Holy new course, Batman!

Dr. Christine Cornell’s course Manga and Graphic Novels is being offered for the first time this semester. (Julia Whalen/AQ)

Instead of buying conventional textbooks, Dr. Christine Cornell is telling her students to buy Batman, Astro Boy and The Walking Dead.

Manga and Graphic Novels, a sec­ond-year English course, is being offered for the first time this year. Cornell said comics are now being used to attract high school students to subjects like Shakespeare – and their value only increases at the uni­versity level.

“I think the medium is worth the attention,” said Cornell. “A lot of peo­ple are reading comics, but don’t nec­essarily have an opportunity to talk about them in an academic setting, so I really wanted to create that kind of opportunity for people.”

Graphic novels are a collection of comics in one text while Manga is Japanese comics. The class has students exploring both mediums historically and artistically. They learn about the importance of pan­els, speech bubble text and how a story often reflects the historical background in which the work was written.

Since there’s such a wide arsenal of texts to choose from, Cornell said making sure the selection was varied was important.

“I try to aim for enough diversity.”

Cornell started reading comics as a kid and has been to multiple science fiction conventions. She said she was very excited to teach texts that she believes are great works of literature, like Art Spiegelman’s Maus, which tells the story of a Holocaust survi­vor through mice and other animals.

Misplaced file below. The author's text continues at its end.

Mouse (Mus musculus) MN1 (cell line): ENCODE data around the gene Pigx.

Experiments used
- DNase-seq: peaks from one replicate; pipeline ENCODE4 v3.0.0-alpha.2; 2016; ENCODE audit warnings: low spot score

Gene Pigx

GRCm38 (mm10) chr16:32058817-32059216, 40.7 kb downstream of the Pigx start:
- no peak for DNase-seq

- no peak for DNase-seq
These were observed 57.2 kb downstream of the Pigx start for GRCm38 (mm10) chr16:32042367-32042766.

“There are absolutely great works that have appeared in this medium. They were very tough to select.”

The class filled up almost instantly after registration last year. While it’s listed as a second-year course, Cor­nell said it’s unfortunate that there isn’t one second-year student in the class.

She was pleased, however, that enrolment for the class was equal in both genders despite STU’s high per­centage of female students.

“[It] makes for a different kind of dynamic in the class and is really nice to see.”

Cornell said she’s happy with how the course has worked out thus far. The class has had active engagement from students, she said, which she was initially worried about.

“With a large class you’re never sure how comfortable people are talking…but I’ve actually been pleased with the involvement.”

The course’s early success has her hopeful that the class will be back in the future.

“Anytime you run a course for the first time it’s a test to see how much interest is actually out there and how people respond. Hopefully it’s not just a trial and I do offer it again.”

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